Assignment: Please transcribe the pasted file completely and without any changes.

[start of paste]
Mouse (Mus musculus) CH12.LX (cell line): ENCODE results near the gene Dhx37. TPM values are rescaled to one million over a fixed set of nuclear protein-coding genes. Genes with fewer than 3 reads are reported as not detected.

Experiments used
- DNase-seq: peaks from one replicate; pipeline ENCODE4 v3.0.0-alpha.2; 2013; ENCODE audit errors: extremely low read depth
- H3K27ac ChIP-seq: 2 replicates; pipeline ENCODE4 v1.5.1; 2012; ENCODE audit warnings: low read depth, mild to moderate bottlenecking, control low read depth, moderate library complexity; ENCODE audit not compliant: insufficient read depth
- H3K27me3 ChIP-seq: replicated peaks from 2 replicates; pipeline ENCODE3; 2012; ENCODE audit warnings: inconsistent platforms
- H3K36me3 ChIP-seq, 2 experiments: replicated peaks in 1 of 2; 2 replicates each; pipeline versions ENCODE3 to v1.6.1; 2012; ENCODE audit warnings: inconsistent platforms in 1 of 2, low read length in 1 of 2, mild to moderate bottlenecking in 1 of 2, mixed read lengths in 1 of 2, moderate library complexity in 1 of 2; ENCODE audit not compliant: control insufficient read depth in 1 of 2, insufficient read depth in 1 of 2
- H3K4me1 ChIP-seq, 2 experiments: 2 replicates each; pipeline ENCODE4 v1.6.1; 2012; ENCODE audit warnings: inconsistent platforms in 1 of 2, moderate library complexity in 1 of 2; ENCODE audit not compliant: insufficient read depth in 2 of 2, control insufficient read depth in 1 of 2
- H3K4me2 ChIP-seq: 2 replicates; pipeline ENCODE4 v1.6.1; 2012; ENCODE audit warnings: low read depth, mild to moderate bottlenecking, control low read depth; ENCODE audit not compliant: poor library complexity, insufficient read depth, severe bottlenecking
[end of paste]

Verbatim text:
Mouse (Mus musculus) CH12.LX (cell line): ENCODE results near the gene Dhx37. TPM values are rescaled to one million over a fixed set of nuclear protein-coding genes. Genes with fewer than 3 reads are reported as not detected.

Experiments used
- DNase-seq: peaks from one replicate; pipeline ENCODE4 v3.0.0-alpha.2; 2013; ENCODE audit errors: extremely low read depth
- H3K27ac ChIP-seq: 2 replicates; pipeline ENCODE4 v1.5.1; 2012; ENCODE audit warnings: low read depth, mild to moderate bottlenecking, control low read depth, moderate library complexity; ENCODE audit not compliant: insufficient read depth
- H3K27me3 ChIP-seq: replicated peaks from 2 replicates; pipeline ENCODE3; 2012; ENCODE audit warnings: inconsistent platforms
- H3K36me3 ChIP-seq, 2 experiments: replicated peaks in 1 of 2; 2 replicates each; pipeline versions ENCODE3 to v1.6.1; 2012; ENCODE audit warnings: inconsistent platforms in 1 of 2, low read length in 1 of 2, mild to moderate bottlenecking in 1 of 2, mixed read lengths in 1 of 2, moderate library complexity in 1 of 2; ENCODE audit not compliant: control insufficient read depth in 1 of 2, insufficient read depth in 1 of 2
- H3K4me1 ChIP-seq, 2 experiments: 2 replicates each; pipeline ENCODE4 v1.6.1; 2012; ENCODE audit warnings: inconsistent platforms in 1 of 2, moderate library complexity in 1 of 2; ENCODE audit not compliant: insufficient read depth in 2 of 2, control insufficient read depth in 1 of 2
- H3K4me2 ChIP-seq: 2 replicates; pipeline ENCODE4 v1.6.1; 2012; ENCODE audit warnings: low read depth, mild to moderate bottlenecking, control low read depth; ENCODE audit not compliant: poor library complexity, insufficient read depth, severe bottlenecking